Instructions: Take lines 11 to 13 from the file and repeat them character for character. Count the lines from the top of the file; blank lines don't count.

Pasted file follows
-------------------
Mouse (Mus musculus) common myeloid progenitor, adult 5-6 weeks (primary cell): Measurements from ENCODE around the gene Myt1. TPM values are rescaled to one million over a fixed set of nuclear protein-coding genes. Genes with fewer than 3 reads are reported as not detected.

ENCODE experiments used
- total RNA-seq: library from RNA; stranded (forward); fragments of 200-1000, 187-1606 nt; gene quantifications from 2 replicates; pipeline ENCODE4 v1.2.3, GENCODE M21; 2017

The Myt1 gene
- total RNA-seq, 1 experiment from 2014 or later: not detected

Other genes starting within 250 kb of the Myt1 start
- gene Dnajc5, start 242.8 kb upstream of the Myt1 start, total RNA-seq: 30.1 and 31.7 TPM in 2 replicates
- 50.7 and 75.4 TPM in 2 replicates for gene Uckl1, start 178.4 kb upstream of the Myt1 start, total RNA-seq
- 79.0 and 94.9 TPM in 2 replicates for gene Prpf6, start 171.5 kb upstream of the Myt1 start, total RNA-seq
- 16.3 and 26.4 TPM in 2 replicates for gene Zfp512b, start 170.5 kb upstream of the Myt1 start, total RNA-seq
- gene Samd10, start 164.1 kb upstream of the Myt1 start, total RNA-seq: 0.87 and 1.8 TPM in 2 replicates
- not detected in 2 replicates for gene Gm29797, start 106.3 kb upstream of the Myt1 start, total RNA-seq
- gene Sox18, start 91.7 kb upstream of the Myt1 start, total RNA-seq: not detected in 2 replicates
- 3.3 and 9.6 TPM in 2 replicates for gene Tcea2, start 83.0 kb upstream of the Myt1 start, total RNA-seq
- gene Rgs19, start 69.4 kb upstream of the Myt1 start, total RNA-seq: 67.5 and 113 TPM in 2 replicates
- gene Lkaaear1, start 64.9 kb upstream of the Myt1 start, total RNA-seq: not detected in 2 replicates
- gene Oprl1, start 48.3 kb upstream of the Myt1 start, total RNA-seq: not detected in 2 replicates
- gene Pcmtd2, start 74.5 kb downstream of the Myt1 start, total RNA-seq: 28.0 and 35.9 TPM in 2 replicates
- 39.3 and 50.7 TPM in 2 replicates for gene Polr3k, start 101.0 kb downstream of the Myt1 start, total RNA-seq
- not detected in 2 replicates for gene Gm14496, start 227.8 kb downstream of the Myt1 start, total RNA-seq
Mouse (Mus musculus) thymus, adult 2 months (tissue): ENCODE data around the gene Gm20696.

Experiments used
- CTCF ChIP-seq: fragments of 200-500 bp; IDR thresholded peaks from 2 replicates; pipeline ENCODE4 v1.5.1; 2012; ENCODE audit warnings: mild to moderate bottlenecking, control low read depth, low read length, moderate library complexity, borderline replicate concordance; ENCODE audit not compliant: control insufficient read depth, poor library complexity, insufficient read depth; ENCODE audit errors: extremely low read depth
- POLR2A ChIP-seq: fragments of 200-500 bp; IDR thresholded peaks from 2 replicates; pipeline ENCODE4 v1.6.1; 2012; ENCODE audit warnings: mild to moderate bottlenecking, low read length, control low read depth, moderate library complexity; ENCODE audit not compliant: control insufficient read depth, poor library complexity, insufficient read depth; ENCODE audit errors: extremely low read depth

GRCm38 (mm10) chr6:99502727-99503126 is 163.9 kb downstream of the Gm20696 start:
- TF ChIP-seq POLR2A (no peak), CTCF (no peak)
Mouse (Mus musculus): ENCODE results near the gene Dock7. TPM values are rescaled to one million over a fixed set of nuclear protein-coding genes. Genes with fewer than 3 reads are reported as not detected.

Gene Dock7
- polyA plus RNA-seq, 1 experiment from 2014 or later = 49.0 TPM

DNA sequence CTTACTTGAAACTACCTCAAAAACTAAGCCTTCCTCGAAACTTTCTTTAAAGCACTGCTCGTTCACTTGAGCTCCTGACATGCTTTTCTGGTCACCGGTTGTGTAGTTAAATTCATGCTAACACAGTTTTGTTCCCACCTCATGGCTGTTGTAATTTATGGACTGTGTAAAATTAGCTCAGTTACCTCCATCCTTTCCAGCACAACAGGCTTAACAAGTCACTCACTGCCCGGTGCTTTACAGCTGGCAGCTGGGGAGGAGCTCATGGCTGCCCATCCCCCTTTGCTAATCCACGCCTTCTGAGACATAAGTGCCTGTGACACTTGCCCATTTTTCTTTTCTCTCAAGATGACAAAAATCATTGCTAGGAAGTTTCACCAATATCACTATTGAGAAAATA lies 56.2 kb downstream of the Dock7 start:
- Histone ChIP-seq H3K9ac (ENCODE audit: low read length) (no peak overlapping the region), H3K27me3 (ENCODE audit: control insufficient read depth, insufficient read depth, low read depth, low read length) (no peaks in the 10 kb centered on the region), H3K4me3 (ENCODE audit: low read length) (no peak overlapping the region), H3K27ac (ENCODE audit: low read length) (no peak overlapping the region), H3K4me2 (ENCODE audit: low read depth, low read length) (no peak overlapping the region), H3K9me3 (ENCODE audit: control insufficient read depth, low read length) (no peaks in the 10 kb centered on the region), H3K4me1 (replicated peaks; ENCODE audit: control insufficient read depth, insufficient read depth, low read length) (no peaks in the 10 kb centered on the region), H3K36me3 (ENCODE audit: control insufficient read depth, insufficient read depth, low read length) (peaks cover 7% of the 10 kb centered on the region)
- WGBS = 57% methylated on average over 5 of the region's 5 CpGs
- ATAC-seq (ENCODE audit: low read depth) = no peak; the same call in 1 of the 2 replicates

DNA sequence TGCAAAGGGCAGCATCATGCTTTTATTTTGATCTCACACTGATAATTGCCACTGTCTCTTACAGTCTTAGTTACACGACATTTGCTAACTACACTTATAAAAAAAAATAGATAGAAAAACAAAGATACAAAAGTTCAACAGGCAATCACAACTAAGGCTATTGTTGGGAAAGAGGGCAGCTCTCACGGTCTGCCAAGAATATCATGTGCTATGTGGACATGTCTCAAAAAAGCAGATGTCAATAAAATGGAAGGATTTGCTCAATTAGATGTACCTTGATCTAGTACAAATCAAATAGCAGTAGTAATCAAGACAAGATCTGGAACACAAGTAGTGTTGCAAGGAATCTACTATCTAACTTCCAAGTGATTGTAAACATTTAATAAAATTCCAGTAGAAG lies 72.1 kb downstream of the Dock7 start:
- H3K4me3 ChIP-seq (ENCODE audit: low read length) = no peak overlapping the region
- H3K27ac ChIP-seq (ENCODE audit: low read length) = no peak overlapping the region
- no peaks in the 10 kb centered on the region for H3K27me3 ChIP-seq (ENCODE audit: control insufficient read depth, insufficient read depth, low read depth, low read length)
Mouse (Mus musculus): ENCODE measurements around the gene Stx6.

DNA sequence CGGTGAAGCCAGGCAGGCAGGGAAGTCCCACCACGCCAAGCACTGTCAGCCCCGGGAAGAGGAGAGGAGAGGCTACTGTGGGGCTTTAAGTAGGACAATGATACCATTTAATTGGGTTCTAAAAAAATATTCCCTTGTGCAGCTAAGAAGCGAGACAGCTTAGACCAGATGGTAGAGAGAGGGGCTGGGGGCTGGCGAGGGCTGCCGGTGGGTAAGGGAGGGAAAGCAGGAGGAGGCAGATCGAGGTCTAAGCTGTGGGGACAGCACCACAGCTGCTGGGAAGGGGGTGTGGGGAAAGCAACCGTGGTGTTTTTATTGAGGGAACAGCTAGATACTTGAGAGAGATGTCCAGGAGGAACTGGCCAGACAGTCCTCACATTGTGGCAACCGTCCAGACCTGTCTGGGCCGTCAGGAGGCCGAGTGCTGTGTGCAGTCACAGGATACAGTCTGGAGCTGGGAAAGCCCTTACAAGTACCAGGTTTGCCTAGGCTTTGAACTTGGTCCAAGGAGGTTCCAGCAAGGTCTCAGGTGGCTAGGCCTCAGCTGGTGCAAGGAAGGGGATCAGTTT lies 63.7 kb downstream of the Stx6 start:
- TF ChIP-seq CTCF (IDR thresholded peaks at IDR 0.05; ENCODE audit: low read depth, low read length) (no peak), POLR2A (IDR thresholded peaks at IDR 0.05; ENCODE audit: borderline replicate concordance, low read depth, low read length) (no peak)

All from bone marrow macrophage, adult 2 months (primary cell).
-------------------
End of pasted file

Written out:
- gene Samd10, start 164.1 kb upstream of the Myt1 start, total RNA-seq: 0.87 and 1.8 TPM in 2 replicates
- not detected in 2 replicates for gene Gm29797, start 106.3 kb upstream of the Myt1 start, total RNA-seq
- gene Sox18, start 91.7 kb upstream of the Myt1 start, total RNA-seq: not detected in 2 replicates